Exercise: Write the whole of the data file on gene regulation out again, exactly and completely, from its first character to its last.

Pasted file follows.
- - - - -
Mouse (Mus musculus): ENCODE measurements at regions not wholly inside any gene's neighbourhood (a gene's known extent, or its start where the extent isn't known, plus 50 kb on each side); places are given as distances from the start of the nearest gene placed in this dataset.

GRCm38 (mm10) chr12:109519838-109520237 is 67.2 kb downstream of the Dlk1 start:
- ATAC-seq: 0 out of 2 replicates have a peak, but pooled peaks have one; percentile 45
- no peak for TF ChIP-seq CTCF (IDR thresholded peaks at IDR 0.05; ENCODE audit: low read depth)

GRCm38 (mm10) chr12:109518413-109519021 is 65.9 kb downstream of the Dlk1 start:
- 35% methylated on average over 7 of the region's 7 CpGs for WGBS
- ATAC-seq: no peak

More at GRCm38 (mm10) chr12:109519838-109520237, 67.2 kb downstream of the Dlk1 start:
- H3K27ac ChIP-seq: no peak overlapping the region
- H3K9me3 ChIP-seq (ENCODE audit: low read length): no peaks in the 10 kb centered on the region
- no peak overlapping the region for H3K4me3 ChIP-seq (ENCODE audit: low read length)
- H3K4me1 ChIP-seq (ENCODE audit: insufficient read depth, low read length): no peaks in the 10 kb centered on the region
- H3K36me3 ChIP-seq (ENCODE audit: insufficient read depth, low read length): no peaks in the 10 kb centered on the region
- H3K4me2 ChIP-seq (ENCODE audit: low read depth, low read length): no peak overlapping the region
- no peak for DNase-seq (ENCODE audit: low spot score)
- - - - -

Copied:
Mouse (Mus musculus): ENCODE measurements at regions not wholly inside any gene's neighbourhood (a gene's known extent, or its start where the extent isn't known, plus 50 kb on each side); places are given as distances from the start of the nearest gene placed in this dataset.

GRCm38 (mm10) chr12:109519838-109520237 is 67.2 kb downstream of the Dlk1 start:
- ATAC-seq: 0 out of 2 replicates have a peak, but pooled peaks have one; percentile 45
- no peak for TF ChIP-seq CTCF (IDR thresholded peaks at IDR 0.05; ENCODE audit: low read depth)

GRCm38 (mm10) chr12:109518413-109519021 is 65.9 kb downstream of the Dlk1 start:
- 35% methylated on average over 7 of the region's 7 CpGs for WGBS
- ATAC-seq: no peak

More at GRCm38 (mm10) chr12:109519838-109520237, 67.2 kb downstream of the Dlk1 start:
- H3K27ac ChIP-seq: no peak overlapping the region
- H3K9me3 ChIP-seq (ENCODE audit: low read length): no peaks in the 10 kb centered on the region
- no peak overlapping the region for H3K4me3 ChIP-seq (ENCODE audit: low read length)
- H3K4me1 ChIP-seq (ENCODE audit: insufficient read depth, low read length): no peaks in the 10 kb centered on the region
- H3K36me3 ChIP-seq (ENCODE audit: insufficient read depth, low read length): no peaks in the 10 kb centered on the region
- H3K4me2 ChIP-seq (ENCODE audit: low read depth, low read length): no peak overlapping the region
- no peak for DNase-seq (ENCODE audit: low spot score)